Wednesday, 22 May 2019

Book Review: The Satapur Moonstone by Sujata Massey


Book: The Satapur Moonstone

Author: Sujata Massey

Pages: 375

Read: The Paperback Edition pictured above

Read in: 3.5 hours

Plot Summary: India, 1922. 

A curse seems to have fallen upon the royal family of Satapur, a princely kingdom tucked away in the lush Sahyadari mountains, where both the maharaja and his teenage son have met with untimely deaths. The state is now ruled by an agent of the British Raj on behalf of Satapur's two maharanis, the dowager queen and her daughter-in-law.

When a dispute arises between the royal ladies over the education of the young crown prince, a lawyer's counsel is required to settle the matter. Since the maharanis live in purdah, the one person who can help is Perveen Mistry, Bombay's only female lawyer. But Perveen arrives to find that the Satapur Palace is full of cold-blooded power play and ancient vendettas.
Too late she realizes she has walked into a trap. But whose? And how can she protect the royal children from the palace's deadly curse?

General Thoughts: This is Sujata Massey's second book based on Perveen Mistry, one of the only woman solicitors in British India. We read and loved A Murder on Malabar Hill by Massey last year and we loved it! Read the review of that book here. So, when heard that the second book in the series- The Satapur Moonstone - was out, we simply had to get our hands on it! 

Things I Liked: 
1. The premise is very interesting. A royal family with two mysterious deaths in a short span of time! Obviously, it can't be a coincidence! So, something sinister is at play and palace intrigues can be oh-so-interesting! The book delivers in spades of messed up family dynamics, a mysterious royal enemy lurking in the shadows and various attempts at poisoning the next Maharaja and Perveen herself! So, the premise does live up to its exciting promise! 

2. I loved meeting Perveen again. She is such a dignified yet assertive, honourable and strong woman. She is very focused on doing her duty and what is right even at the risk of harm to herself. I liked that she was traveling alone on a government assignment and even though she was nervous, she overcomes all her misgivings and handles whatever is thrown at her with great presence of mind.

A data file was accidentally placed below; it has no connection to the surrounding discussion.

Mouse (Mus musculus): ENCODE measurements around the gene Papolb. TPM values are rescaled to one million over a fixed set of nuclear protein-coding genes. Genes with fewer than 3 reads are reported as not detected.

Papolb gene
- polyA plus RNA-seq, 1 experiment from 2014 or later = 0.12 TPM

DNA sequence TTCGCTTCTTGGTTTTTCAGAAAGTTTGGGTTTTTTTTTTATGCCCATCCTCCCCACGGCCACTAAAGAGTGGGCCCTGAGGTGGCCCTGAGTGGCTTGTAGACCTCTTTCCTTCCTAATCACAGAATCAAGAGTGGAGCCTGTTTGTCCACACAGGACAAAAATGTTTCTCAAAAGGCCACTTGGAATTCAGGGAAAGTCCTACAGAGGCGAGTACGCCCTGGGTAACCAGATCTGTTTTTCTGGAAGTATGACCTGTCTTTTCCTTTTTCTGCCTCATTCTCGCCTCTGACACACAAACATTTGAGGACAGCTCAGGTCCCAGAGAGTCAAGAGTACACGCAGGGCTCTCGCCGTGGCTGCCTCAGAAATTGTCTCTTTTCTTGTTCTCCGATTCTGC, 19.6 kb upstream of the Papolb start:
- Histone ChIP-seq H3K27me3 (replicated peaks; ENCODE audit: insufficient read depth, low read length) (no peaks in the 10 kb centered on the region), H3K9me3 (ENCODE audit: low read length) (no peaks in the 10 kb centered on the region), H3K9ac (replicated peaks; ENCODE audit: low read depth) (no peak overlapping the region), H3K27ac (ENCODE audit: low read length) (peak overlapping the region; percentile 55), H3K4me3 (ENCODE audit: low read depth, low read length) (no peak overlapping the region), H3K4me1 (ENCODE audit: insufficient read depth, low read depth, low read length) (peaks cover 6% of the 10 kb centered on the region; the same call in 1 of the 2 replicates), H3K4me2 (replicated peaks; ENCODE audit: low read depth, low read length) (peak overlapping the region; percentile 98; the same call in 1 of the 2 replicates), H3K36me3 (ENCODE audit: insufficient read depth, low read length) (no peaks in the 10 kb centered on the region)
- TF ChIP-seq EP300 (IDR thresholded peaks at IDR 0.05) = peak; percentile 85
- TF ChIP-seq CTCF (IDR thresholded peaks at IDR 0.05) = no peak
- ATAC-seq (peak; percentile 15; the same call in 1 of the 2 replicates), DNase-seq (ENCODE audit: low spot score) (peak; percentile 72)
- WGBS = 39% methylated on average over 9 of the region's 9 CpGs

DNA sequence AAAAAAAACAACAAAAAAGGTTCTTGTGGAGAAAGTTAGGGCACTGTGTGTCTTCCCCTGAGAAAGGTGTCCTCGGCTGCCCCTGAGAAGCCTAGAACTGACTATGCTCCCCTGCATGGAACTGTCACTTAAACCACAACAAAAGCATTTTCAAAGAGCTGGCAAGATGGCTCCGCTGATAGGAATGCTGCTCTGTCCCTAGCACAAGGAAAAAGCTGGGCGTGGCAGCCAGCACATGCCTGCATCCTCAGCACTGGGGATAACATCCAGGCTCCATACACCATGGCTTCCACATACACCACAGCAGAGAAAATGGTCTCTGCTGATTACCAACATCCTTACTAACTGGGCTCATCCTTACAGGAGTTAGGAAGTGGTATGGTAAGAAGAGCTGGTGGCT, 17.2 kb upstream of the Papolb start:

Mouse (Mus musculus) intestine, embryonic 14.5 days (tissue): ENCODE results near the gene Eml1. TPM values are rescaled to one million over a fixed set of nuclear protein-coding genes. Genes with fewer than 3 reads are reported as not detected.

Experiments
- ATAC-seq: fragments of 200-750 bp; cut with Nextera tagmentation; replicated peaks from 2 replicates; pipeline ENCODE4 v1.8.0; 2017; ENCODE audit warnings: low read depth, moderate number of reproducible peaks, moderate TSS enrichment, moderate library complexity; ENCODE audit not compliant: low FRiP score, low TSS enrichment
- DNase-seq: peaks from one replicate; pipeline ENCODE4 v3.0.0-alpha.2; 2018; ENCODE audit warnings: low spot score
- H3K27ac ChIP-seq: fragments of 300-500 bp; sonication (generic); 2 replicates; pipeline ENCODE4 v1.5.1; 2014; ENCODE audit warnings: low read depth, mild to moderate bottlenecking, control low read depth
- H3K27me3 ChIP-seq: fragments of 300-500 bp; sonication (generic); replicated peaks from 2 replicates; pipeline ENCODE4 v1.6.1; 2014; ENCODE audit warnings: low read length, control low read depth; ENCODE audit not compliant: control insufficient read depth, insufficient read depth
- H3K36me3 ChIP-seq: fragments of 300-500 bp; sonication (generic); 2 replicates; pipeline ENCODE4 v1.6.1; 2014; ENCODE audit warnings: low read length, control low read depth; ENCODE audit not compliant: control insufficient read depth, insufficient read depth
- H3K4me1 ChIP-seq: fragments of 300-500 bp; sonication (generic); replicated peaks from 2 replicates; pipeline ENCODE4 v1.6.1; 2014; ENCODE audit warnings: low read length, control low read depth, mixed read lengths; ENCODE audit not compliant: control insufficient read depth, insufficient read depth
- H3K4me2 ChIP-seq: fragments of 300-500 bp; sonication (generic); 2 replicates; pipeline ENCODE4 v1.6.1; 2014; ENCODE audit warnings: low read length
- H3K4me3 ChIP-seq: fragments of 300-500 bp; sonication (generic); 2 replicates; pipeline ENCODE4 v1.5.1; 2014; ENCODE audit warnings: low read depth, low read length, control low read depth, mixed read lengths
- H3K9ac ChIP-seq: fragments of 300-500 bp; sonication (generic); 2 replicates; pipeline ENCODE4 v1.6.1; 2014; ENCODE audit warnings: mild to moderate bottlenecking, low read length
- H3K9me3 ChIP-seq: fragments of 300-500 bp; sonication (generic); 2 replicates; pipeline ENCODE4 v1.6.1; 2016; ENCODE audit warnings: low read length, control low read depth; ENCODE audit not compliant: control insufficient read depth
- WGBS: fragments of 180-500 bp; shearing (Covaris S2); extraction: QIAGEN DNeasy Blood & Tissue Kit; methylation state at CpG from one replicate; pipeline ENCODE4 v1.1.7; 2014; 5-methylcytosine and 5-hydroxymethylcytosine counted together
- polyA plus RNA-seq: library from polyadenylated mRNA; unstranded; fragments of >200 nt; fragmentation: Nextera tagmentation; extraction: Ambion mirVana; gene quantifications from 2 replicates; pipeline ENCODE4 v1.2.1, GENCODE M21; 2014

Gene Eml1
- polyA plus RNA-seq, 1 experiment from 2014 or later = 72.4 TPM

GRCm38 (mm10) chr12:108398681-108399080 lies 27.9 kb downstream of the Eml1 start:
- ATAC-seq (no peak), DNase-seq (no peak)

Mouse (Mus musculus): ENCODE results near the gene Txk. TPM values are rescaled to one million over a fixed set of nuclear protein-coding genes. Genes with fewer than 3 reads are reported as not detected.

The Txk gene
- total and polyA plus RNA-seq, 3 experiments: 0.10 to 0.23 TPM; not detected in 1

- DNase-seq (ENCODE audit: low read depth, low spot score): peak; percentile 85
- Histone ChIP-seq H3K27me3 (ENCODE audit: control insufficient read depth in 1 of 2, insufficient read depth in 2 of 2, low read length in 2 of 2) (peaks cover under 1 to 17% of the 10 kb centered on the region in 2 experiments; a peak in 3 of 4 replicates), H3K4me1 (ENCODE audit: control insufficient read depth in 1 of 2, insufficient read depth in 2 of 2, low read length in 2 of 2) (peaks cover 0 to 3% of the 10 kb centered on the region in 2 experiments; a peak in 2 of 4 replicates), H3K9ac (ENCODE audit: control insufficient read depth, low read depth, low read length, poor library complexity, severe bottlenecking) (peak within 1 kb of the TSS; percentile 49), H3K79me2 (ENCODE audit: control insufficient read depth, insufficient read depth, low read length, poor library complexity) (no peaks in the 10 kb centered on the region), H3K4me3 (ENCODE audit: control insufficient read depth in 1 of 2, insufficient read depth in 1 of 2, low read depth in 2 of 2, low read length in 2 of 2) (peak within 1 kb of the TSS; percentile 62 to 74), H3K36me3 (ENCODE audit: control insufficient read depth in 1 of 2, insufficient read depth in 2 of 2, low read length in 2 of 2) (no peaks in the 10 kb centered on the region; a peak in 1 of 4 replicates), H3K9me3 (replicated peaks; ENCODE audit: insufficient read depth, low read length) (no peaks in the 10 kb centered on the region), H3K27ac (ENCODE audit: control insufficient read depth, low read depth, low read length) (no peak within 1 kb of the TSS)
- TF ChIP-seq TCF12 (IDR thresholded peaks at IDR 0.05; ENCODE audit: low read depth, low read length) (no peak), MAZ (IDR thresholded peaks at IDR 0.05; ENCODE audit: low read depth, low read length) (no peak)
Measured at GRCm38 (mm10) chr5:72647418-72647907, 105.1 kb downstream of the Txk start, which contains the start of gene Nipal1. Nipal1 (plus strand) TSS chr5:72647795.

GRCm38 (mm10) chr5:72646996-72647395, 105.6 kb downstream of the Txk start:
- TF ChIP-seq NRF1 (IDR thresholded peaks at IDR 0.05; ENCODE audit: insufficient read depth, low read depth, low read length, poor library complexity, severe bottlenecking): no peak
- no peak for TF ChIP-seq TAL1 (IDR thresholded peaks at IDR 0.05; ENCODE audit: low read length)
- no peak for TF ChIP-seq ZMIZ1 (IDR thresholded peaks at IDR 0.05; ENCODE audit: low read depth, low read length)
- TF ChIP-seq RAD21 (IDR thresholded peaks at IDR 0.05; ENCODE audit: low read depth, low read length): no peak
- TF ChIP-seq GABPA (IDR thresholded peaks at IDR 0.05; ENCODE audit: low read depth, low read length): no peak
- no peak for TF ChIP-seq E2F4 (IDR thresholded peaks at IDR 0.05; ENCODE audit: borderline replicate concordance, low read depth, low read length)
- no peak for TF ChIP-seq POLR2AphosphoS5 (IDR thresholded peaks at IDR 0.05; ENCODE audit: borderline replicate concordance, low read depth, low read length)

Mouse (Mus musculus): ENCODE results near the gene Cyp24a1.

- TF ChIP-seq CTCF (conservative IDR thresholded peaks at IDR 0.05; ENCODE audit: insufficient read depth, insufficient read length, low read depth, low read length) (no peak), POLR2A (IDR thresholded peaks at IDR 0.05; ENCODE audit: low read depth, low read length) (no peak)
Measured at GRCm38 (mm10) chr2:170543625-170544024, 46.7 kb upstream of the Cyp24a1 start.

3. I also really liked Colin Sandringham, ICS Officer and agent to the state of Satapur. A saheb, who was quite assimilated to India and the Indian ways of doing things. He is not one for asserting his power over people without just cause and I liked the budding romance between him and Perveen! 

4. The actual mystery of the Satapur palace is very interesting as well. Though, it is easy to guess who the killer is, the whole journey of figuring out the motive and so on is nicely done. There are a few red herrings as well, which is something I always appreciate! 

5. As with A Murder on Malabar Hill, the attention paid to historical details is quite impressive. The whole era is brought alive and the dynamics between the princely states and British India is brought out very well. There are also some mentions of the nascent Freedom Movement, which makes me hope for the next book to include more of that in the backdrop. 

6. As always, the writing is very good. I savoured the book and was reluctant to read too fast because I wanted to stay immersed in the world of 1922. 

Rating: 4.5/5

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